The History of Chicago St. Patrick High School for Girls/Southeast Side
(NOTE: Not to be confused with St. Patrick High School for Girls/West Side)
Chicago (population 2.8 million) is located along the shores of Lake Michigan as the nation’s third largest city. It grew from a village in 1803 and became incorporated in 1837, then its population boomed thru the second half of the 19th Century with a plethora of immigrants from numerous countries came to the “City of Big Shoulders” to settle and find a way of life.
Chicago is accessible from four interstates, several state and US highway routes, by train service that stops at the city’s Union Station along the Chicago River, and thru the air at Midway and O’Hare Airports. As a result, the city is a melting pot of people that make up many cultures which helps define the character of Chicago.
Unlike the St. Patrick High Schools that were on the city’s West Side that later moved, the Sisters of Mercy were in charge of this institution on Chicago’s Southeast side, beginning in 1883. It began as a parish high school of the same name, opened by pastor Martin Van De Laar, with 30 students enrolled in the one-year girls’ school.
A fire destroyed the building in 1902, which led to a new combination school-church building that was ready for use on September 4 the following year. The church was on the first floor, while the school took up the second and third floors. St. Patrick offered both college preparatory and commercial courses of study, and had an affiliation with Catholic University in Washington, DC.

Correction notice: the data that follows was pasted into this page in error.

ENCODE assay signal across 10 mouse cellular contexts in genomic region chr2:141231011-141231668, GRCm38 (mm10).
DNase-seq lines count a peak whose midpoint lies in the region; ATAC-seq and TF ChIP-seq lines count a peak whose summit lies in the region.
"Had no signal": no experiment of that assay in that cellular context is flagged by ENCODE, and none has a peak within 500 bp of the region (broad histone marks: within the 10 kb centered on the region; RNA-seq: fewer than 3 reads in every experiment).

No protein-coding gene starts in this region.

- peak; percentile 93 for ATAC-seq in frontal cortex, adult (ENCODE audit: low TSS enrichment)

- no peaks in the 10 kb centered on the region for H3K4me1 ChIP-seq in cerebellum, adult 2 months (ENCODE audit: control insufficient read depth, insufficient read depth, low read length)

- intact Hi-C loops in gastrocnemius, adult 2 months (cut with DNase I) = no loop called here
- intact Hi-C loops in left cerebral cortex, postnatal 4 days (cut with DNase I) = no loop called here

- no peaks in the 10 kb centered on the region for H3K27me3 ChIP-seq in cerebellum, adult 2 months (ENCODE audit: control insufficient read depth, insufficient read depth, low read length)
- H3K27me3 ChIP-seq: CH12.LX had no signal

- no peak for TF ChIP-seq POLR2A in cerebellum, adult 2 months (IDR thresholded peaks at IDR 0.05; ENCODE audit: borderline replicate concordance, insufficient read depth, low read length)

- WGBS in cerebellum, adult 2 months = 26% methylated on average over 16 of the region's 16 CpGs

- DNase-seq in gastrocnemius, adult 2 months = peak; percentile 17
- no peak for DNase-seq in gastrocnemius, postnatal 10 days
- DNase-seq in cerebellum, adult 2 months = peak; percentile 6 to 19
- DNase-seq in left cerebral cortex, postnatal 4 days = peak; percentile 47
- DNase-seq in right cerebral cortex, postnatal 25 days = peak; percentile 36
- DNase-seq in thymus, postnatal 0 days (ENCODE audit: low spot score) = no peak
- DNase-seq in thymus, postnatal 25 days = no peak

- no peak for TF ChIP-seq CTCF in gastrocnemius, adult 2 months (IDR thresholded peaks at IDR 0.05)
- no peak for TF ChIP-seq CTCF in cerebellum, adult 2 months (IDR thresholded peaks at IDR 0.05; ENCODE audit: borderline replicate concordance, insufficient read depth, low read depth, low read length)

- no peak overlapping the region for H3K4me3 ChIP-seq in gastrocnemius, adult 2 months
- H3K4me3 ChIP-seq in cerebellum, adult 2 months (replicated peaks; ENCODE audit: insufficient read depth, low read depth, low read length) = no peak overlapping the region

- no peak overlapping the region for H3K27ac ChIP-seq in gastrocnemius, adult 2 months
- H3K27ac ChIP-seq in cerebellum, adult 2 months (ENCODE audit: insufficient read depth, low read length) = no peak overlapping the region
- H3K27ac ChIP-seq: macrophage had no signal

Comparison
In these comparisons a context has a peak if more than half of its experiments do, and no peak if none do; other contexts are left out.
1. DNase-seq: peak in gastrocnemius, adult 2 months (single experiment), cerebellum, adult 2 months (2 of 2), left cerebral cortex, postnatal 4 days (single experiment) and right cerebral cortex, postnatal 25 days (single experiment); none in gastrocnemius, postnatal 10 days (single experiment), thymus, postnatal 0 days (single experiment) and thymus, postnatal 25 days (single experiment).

The school closed its doors in the spring of 1924 when St. Patrick along with four other smaller schools (St. Gabriel, St. Ita, St. James, and some students from St. Elizabeth) came together to form Mercy High School. That school would remain open until 1972 when it merged with Loretto Academy to form Unity High School, which merged with St. Thomas the Apostle in 1980 to become Unity Catholic, and later banded with Mendel and St. Willibrord to open St. Martin de Porres in 1988 (which closed in 1997).
|FACTS ABOUT CHICAGO ST. PATRICK’S FOR GIRLS/SOUTHEAST SIDE
Year opened: 1883
Year new building open: 1902
Year closed: 1924
CALLING ALL HISTORY BUFFS!!!
Now’s your chance to help us fill in the gaps about the history of this school from yester-year. We welcome more information about St. Patrick’s on the Southeast side of Chicago, memories, and photos of the building are nice, too. Please contact us at email@example.com or by sending it thru regular mail to:
Illinois High School Glory Days
6439 North Neva
Chicago, IL 60631